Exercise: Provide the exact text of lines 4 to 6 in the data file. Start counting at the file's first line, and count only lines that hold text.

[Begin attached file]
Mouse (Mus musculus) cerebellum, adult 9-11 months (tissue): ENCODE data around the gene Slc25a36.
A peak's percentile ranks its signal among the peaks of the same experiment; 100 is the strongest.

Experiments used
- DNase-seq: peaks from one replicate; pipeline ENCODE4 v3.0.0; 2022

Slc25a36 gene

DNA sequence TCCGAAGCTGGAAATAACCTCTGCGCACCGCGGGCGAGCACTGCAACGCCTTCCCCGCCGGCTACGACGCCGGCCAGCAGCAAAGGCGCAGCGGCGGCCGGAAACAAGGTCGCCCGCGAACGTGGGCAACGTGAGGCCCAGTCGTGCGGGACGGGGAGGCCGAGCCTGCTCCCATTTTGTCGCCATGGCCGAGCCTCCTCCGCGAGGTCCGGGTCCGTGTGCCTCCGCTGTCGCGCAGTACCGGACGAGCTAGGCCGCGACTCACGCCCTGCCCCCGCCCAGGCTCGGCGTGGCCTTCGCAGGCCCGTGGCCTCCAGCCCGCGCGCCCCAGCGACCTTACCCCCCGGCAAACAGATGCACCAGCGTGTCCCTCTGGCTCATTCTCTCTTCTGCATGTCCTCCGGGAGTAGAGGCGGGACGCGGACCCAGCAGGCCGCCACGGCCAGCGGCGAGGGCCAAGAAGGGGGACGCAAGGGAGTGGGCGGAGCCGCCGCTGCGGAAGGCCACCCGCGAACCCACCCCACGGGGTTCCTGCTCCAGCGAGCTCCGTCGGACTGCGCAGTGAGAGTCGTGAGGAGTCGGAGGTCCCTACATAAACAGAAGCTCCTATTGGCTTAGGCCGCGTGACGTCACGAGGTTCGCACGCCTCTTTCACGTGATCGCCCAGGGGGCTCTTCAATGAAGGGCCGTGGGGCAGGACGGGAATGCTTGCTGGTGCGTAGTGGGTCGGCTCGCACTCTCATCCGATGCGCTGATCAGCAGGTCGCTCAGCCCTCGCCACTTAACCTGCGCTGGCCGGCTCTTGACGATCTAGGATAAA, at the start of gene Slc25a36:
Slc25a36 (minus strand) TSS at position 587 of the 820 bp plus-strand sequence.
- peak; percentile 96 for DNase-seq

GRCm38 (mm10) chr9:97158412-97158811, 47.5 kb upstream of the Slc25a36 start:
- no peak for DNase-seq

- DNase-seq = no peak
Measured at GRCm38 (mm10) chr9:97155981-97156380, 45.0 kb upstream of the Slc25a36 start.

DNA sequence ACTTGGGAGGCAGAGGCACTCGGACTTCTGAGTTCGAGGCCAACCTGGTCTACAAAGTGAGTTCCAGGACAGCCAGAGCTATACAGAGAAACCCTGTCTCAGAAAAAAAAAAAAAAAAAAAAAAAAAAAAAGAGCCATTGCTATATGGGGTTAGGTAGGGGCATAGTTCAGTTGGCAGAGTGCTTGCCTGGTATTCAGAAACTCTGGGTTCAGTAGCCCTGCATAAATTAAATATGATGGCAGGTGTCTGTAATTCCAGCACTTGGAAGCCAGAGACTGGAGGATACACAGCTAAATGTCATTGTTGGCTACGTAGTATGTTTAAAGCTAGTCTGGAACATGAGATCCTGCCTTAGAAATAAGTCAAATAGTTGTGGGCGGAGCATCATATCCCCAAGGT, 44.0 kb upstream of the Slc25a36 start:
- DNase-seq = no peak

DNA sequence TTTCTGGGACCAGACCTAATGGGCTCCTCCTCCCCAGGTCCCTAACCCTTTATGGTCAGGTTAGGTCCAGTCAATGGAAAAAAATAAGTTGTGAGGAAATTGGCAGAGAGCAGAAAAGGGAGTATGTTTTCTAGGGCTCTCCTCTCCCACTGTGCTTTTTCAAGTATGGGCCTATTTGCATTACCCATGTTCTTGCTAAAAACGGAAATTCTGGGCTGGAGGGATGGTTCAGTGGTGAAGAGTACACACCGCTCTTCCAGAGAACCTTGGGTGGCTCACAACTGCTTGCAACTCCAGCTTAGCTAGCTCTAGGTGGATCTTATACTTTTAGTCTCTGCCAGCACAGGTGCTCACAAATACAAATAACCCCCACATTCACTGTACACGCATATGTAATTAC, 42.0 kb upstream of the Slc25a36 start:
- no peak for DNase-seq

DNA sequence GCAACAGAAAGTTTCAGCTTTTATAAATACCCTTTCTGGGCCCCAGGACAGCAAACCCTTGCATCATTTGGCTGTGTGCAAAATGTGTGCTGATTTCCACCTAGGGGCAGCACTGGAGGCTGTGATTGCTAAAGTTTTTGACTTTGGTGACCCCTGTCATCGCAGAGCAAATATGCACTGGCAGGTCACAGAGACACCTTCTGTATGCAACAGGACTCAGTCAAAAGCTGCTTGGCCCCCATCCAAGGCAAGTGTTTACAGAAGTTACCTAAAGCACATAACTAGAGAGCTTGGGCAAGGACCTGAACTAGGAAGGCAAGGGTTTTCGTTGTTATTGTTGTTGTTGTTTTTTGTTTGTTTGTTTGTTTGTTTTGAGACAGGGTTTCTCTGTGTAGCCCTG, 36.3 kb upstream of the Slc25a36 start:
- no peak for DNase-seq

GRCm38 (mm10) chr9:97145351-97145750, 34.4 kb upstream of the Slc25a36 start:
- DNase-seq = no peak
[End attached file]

- DNase-seq: peaks from one replicate; pipeline ENCODE4 v3.0.0; 2022

Slc25a36 gene

DNA sequence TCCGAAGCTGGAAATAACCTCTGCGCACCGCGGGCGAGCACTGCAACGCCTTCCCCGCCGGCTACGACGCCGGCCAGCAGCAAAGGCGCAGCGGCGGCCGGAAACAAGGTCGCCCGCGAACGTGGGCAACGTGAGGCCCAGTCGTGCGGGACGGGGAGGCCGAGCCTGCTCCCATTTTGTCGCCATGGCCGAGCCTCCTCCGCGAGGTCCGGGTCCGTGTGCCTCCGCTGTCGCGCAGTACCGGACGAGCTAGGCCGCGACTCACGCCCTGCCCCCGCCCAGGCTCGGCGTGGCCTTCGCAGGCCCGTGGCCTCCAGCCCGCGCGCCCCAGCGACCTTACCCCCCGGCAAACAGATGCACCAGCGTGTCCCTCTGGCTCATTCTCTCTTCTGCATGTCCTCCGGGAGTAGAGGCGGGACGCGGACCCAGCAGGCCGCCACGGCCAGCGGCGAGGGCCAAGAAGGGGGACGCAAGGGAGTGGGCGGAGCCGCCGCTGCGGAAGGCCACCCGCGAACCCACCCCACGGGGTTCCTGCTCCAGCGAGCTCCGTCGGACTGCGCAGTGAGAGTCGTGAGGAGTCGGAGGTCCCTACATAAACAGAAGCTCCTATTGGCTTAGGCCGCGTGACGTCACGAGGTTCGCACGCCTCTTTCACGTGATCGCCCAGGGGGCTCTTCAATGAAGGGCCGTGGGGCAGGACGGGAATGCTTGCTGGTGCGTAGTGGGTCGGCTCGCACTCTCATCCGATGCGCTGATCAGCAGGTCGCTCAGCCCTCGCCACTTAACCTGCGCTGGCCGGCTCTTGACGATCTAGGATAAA, at the start of gene Slc25a36: